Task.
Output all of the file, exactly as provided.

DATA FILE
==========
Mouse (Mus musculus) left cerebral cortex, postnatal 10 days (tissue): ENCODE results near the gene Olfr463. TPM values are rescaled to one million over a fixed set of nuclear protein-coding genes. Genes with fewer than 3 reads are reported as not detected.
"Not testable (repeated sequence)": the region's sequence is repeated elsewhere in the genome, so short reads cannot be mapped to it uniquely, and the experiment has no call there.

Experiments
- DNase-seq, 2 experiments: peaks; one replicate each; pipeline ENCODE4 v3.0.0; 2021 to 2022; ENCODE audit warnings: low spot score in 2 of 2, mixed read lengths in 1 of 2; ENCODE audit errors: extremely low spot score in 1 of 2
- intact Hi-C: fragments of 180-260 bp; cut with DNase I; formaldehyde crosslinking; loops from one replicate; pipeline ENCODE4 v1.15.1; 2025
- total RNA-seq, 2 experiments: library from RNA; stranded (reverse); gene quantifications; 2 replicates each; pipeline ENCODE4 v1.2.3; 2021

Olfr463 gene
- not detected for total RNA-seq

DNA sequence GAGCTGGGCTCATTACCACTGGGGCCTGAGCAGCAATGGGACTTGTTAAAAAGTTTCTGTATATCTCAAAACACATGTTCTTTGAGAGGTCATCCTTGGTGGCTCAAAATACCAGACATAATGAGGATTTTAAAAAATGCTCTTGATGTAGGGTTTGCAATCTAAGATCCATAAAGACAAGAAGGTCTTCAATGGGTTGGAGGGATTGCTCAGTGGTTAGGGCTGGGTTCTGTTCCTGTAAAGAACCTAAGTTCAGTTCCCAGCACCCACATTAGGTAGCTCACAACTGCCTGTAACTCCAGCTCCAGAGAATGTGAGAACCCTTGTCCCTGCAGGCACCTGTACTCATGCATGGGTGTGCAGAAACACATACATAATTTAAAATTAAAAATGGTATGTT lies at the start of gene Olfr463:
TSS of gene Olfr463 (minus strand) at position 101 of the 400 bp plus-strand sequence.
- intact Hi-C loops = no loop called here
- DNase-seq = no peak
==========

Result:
Mouse (Mus musculus) left cerebral cortex, postnatal 10 days (tissue): ENCODE results near the gene Olfr463. TPM values are rescaled to one million over a fixed set of nuclear protein-coding genes. Genes with fewer than 3 reads are reported as not detected.
"Not testable (repeated sequence)": the region's sequence is repeated elsewhere in the genome, so short reads cannot be mapped to it uniquely, and the experiment has no call there.

Experiments
- DNase-seq, 2 experiments: peaks; one replicate each; pipeline ENCODE4 v3.0.0; 2021 to 2022; ENCODE audit warnings: low spot score in 2 of 2, mixed read lengths in 1 of 2; ENCODE audit errors: extremely low spot score in 1 of 2
- intact Hi-C: fragments of 180-260 bp; cut with DNase I; formaldehyde crosslinking; loops from one replicate; pipeline ENCODE4 v1.15.1; 2025
- total RNA-seq, 2 experiments: library from RNA; stranded (reverse); gene quantifications; 2 replicates each; pipeline ENCODE4 v1.2.3; 2021

Olfr463 gene
- not detected for total RNA-seq

DNA sequence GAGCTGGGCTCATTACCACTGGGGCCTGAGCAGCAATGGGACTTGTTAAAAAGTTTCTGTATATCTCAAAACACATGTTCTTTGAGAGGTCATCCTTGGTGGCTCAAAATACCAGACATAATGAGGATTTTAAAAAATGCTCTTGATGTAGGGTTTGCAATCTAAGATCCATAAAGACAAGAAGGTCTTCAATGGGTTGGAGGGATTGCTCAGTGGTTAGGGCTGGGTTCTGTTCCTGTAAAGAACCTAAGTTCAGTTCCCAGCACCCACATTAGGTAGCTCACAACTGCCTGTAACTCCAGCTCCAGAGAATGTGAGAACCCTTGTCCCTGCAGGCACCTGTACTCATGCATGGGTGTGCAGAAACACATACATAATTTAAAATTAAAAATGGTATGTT lies at the start of gene Olfr463:
TSS of gene Olfr463 (minus strand) at position 101 of the 400 bp plus-strand sequence.
- intact Hi-C loops = no loop called here
- DNase-seq = no peak